The mythical average American had to work 8.7 minutes this month to pay for a gallon of gasoline.
The value of this factoid, served up this week by the Oil Price Information Service, will be determined by your personal reaction.
You may find pleasure in learning that if you are “average” in Maryland or Virginia the work time it takes you to pay for that gallon of petrol is far shorter. Marylanders, who were judged to make 56 cents a minute, earned their gallon of gas money in 6.1 minutes, the fastest time in the nation. Virginia ranked fifth, just a hair under 7 minutes. The District came in eighth at almost 7.5 minutes.
You may be distressed, however, if you discover you make less than the average wage calculated by the OPIS ($33.30 an hour in Maryland, $28.50 in Virginia and in the District), because you’ll have to work longer for that gallon.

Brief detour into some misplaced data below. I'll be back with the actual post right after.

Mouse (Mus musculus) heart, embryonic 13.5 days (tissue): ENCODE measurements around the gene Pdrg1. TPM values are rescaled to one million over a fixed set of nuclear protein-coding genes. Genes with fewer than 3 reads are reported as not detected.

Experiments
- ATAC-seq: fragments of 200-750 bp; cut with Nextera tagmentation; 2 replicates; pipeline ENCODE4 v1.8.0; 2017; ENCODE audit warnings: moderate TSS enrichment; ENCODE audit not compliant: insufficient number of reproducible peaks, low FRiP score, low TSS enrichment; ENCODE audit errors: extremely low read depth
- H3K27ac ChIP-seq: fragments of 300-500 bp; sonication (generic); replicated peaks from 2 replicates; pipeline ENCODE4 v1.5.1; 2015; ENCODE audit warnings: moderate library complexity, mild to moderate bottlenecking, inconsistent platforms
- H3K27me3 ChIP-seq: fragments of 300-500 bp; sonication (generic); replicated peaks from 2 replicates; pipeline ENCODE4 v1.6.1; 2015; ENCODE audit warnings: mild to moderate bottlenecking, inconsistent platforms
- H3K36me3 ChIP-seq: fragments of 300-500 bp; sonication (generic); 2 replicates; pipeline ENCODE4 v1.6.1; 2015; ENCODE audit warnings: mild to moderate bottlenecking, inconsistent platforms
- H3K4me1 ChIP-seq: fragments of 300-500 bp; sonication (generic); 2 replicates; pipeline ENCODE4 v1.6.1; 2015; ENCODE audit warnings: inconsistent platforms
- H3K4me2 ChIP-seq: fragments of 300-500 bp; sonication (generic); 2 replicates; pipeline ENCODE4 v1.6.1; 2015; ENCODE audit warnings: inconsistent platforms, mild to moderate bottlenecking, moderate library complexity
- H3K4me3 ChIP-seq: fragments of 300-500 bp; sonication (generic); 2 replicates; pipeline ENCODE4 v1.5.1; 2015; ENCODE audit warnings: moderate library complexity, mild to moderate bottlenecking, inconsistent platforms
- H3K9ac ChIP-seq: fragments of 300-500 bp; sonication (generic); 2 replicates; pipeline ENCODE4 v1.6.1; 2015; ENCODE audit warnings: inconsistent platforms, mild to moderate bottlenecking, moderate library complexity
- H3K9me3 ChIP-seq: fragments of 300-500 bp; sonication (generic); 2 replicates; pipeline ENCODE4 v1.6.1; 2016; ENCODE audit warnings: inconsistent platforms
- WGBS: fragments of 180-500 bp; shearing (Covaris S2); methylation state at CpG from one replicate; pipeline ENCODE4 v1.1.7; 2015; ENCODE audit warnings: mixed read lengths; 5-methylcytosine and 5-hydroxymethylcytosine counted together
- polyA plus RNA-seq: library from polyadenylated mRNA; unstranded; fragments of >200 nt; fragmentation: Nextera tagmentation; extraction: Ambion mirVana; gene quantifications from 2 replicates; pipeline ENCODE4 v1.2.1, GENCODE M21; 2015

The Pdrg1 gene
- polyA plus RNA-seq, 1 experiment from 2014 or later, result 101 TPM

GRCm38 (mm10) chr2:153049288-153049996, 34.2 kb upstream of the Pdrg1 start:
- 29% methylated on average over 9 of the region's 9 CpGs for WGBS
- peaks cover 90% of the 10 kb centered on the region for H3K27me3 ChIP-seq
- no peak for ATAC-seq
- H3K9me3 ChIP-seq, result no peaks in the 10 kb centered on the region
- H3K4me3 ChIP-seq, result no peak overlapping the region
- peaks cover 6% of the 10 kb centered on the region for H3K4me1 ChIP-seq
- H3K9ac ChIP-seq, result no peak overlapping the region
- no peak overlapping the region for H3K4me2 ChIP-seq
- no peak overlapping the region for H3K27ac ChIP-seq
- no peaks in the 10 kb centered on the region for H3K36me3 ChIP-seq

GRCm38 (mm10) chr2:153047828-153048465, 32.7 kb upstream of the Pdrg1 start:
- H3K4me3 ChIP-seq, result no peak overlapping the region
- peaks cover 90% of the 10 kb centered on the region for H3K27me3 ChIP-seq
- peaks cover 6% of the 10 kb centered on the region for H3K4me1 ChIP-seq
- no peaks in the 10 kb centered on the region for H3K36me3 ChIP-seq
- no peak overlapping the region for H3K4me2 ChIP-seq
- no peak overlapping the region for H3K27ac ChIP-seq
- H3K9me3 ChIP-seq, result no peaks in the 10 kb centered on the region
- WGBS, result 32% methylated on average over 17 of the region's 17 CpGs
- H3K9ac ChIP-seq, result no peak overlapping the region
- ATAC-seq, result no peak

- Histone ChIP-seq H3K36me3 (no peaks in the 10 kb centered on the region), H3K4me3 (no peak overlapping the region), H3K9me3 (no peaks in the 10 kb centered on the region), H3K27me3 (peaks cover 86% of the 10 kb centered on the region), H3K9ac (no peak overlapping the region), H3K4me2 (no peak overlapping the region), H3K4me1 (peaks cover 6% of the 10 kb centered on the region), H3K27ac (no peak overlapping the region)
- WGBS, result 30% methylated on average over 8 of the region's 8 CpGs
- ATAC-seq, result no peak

Or you may be a K Street lobbyist, ranking in the cash so fast that the price of a gallon is earned in a snap of the fingers.
And, finally, you may conclude it’s all pointless statistical voodoo.
Does it help to know that the global average is 35 minutes of work to buy a Big Mac, or that the burger is earned in 10 minutes in Japan but 97 minutes in Colombia? That the average American worked 26 minutes to pay for a pound of steak in 1969, but that same pound came for just 9 minutes labor by 2007? That the average German works 861 hours to buy a car and 32 hours to buy a television?
The price of gas and the cost of beef bounce around all year long. Cars and television come in all sizes and vastly different price tags.
The work-per-gallon of gas does become a more useful metric when used to compare one year against the next. People in Maryland are working about 70 seconds more to buy a gallon this year than they were last. In the District the time worked jumped this year by about a minute and 15 seconds, and in Virginia it was up by about a minute and 20 seconds.
If the math seems daunting and the image of minutes worked to buy gas doesn’t click, you might just take a look at the gas pump.
The cost for a gallon of regular has gone up 61 cents in the Washington metro region since this time last year. It’s up by 65 cents in the District, 63 cents in Virginia and 61 cents in Maryland.